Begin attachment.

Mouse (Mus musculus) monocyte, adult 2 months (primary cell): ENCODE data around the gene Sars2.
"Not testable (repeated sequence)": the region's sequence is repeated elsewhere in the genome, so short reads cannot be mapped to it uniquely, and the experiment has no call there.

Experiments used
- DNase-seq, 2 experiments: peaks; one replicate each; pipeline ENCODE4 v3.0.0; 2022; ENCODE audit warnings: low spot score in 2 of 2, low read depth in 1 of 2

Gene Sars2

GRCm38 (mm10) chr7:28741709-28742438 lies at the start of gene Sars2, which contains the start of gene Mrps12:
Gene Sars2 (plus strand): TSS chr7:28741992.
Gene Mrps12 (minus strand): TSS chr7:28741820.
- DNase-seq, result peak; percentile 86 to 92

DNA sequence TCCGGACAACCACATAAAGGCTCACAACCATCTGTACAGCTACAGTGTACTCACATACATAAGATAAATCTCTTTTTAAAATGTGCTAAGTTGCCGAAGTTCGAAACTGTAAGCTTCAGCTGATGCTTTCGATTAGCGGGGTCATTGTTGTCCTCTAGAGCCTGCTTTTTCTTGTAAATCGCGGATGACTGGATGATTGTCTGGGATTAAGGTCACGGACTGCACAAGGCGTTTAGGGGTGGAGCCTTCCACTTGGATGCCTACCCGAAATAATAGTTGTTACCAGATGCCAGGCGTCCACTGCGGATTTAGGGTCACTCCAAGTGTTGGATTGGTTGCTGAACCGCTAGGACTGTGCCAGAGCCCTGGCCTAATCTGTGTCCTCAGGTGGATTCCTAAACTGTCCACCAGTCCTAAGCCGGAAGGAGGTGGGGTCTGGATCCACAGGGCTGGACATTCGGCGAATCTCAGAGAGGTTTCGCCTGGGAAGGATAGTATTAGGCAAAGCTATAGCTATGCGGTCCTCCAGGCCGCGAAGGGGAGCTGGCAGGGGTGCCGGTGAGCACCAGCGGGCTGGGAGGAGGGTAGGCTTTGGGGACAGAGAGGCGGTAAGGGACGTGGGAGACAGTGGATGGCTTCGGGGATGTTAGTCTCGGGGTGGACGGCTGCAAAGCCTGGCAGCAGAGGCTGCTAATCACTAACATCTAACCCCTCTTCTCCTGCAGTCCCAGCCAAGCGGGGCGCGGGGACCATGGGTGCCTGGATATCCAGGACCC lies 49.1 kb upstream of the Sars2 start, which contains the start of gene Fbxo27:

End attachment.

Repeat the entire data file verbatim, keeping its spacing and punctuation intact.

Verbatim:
Mouse (Mus musculus) monocyte, adult 2 months (primary cell): ENCODE data around the gene Sars2.
"Not testable (repeated sequence)": the region's sequence is repeated elsewhere in the genome, so short reads cannot be mapped to it uniquely, and the experiment has no call there.

Experiments used
- DNase-seq, 2 experiments: peaks; one replicate each; pipeline ENCODE4 v3.0.0; 2022; ENCODE audit warnings: low spot score in 2 of 2, low read depth in 1 of 2

Gene Sars2

GRCm38 (mm10) chr7:28741709-28742438 lies at the start of gene Sars2, which contains the start of gene Mrps12:
Gene Sars2 (plus strand): TSS chr7:28741992.
Gene Mrps12 (minus strand): TSS chr7:28741820.
- DNase-seq, result peak; percentile 86 to 92

DNA sequence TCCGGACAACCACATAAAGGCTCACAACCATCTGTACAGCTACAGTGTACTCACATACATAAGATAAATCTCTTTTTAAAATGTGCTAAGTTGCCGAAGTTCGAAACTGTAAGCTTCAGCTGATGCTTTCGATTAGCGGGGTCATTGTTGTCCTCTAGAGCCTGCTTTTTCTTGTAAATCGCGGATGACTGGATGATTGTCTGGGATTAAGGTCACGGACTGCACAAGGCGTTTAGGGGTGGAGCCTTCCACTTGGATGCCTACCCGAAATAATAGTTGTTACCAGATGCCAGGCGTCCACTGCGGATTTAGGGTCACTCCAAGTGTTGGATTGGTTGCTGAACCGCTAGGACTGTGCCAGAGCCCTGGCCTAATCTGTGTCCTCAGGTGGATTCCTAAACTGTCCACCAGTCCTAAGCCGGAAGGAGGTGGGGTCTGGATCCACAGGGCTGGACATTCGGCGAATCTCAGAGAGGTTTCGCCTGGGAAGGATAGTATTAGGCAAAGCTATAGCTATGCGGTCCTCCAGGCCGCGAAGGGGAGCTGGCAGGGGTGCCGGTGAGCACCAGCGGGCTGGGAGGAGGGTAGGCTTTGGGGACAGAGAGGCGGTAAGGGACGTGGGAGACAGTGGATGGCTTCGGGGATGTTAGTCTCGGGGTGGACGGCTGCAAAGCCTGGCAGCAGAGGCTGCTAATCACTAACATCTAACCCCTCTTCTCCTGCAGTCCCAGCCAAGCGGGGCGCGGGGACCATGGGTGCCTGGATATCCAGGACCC lies 49.1 kb upstream of the Sars2 start, which contains the start of gene Fbxo27: